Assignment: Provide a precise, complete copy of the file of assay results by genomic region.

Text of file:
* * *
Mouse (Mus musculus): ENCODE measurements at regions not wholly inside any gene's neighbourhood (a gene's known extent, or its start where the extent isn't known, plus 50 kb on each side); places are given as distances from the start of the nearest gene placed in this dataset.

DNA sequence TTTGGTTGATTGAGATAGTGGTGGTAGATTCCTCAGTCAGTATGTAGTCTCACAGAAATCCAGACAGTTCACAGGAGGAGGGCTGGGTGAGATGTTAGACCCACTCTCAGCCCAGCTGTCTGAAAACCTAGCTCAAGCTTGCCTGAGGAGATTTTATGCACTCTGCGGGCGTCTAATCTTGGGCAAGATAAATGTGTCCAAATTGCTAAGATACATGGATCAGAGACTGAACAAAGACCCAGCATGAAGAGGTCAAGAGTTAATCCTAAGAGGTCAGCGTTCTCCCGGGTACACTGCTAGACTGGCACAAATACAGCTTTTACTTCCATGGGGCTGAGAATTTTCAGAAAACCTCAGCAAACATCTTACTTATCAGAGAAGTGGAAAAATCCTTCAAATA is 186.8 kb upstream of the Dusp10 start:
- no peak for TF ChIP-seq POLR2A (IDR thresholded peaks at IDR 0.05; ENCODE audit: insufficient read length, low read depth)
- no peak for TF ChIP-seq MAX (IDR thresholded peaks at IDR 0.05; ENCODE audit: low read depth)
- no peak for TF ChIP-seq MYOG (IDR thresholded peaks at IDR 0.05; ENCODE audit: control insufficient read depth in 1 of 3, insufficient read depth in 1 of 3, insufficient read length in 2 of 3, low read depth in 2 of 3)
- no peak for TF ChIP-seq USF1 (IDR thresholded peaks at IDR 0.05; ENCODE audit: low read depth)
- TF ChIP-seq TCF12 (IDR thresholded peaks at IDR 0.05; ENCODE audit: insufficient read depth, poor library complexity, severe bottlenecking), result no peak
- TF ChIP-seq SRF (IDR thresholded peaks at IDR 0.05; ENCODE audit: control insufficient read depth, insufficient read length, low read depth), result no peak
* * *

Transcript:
Mouse (Mus musculus): ENCODE measurements at regions not wholly inside any gene's neighbourhood (a gene's known extent, or its start where the extent isn't known, plus 50 kb on each side); places are given as distances from the start of the nearest gene placed in this dataset.

DNA sequence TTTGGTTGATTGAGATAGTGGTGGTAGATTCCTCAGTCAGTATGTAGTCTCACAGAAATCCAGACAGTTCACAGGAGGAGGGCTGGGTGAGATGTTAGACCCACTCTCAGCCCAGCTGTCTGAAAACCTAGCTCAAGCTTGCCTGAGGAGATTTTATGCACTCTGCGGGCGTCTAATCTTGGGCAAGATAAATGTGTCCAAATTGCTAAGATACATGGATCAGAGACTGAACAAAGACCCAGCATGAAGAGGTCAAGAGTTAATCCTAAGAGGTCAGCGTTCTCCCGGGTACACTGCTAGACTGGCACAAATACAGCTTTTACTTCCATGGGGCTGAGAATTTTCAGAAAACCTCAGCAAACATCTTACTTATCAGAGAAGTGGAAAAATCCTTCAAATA is 186.8 kb upstream of the Dusp10 start:
- no peak for TF ChIP-seq POLR2A (IDR thresholded peaks at IDR 0.05; ENCODE audit: insufficient read length, low read depth)
- no peak for TF ChIP-seq MAX (IDR thresholded peaks at IDR 0.05; ENCODE audit: low read depth)
- no peak for TF ChIP-seq MYOG (IDR thresholded peaks at IDR 0.05; ENCODE audit: control insufficient read depth in 1 of 3, insufficient read depth in 1 of 3, insufficient read length in 2 of 3, low read depth in 2 of 3)
- no peak for TF ChIP-seq USF1 (IDR thresholded peaks at IDR 0.05; ENCODE audit: low read depth)
- TF ChIP-seq TCF12 (IDR thresholded peaks at IDR 0.05; ENCODE audit: insufficient read depth, poor library complexity, severe bottlenecking), result no peak
- TF ChIP-seq SRF (IDR thresholded peaks at IDR 0.05; ENCODE audit: control insufficient read depth, insufficient read length, low read depth), result no peak